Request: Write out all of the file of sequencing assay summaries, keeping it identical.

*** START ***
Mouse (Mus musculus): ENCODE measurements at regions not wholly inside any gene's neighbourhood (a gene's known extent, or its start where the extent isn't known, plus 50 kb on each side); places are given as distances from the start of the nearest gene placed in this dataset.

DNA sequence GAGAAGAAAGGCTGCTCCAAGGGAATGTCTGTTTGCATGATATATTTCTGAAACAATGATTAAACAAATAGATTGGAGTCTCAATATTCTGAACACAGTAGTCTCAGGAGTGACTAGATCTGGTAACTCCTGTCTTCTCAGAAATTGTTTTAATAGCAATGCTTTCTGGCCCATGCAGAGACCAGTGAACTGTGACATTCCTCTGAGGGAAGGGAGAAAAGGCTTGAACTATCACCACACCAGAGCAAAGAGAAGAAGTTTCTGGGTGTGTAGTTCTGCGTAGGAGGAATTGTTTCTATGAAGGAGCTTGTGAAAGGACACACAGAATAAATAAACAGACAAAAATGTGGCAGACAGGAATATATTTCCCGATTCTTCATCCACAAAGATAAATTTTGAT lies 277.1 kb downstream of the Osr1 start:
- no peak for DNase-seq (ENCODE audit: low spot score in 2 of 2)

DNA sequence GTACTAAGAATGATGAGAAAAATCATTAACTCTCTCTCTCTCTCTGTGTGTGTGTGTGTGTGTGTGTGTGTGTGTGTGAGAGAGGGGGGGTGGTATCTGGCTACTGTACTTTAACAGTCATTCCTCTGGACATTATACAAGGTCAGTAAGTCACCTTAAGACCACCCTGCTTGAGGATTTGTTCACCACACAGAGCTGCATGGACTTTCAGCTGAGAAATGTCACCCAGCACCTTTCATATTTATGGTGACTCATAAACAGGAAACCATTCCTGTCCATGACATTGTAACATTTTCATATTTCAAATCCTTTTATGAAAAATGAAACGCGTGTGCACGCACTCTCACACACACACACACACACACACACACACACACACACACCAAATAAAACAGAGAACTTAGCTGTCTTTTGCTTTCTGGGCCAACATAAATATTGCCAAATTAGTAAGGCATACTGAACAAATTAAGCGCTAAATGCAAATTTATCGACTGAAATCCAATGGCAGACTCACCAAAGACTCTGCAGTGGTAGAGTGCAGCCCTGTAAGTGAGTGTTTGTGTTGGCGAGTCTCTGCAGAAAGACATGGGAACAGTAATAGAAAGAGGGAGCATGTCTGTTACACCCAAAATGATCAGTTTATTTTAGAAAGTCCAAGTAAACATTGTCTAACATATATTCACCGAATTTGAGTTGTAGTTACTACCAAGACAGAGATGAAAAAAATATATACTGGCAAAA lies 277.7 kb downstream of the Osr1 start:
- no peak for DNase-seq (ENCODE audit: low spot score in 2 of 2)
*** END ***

Mouse (Mus musculus): ENCODE measurements at regions not wholly inside any gene's neighbourhood (a gene's known extent, or its start where the extent isn't known, plus 50 kb on each side); places are given as distances from the start of the nearest gene placed in this dataset.

DNA sequence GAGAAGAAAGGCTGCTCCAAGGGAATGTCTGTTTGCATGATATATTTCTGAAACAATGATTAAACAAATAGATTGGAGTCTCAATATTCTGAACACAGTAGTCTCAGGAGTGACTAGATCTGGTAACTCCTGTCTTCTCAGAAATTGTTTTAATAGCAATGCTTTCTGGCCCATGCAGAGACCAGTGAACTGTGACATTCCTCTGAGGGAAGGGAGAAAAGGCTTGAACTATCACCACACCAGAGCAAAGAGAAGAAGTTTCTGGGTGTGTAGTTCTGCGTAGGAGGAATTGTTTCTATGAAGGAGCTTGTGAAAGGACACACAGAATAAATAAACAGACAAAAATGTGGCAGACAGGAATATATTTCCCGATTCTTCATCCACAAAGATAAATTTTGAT lies 277.1 kb downstream of the Osr1 start:
- no peak for DNase-seq (ENCODE audit: low spot score in 2 of 2)

DNA sequence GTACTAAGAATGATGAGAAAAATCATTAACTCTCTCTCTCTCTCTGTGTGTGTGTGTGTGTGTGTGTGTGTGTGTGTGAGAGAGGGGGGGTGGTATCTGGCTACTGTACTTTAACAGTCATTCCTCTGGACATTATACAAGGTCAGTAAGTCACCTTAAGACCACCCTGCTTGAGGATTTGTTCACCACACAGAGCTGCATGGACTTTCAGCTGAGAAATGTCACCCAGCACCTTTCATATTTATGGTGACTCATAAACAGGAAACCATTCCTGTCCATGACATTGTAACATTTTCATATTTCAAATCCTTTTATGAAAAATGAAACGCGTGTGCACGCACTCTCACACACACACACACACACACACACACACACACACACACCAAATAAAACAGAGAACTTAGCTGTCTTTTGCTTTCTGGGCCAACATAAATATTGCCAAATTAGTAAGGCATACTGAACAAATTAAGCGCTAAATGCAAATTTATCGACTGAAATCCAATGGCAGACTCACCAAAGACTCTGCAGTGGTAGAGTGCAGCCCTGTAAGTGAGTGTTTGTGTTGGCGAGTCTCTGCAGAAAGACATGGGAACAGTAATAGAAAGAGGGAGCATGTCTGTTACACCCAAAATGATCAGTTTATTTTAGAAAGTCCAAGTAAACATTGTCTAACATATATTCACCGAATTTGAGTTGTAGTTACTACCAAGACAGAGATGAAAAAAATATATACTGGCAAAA lies 277.7 kb downstream of the Osr1 start:
- no peak for DNase-seq (ENCODE audit: low spot score in 2 of 2)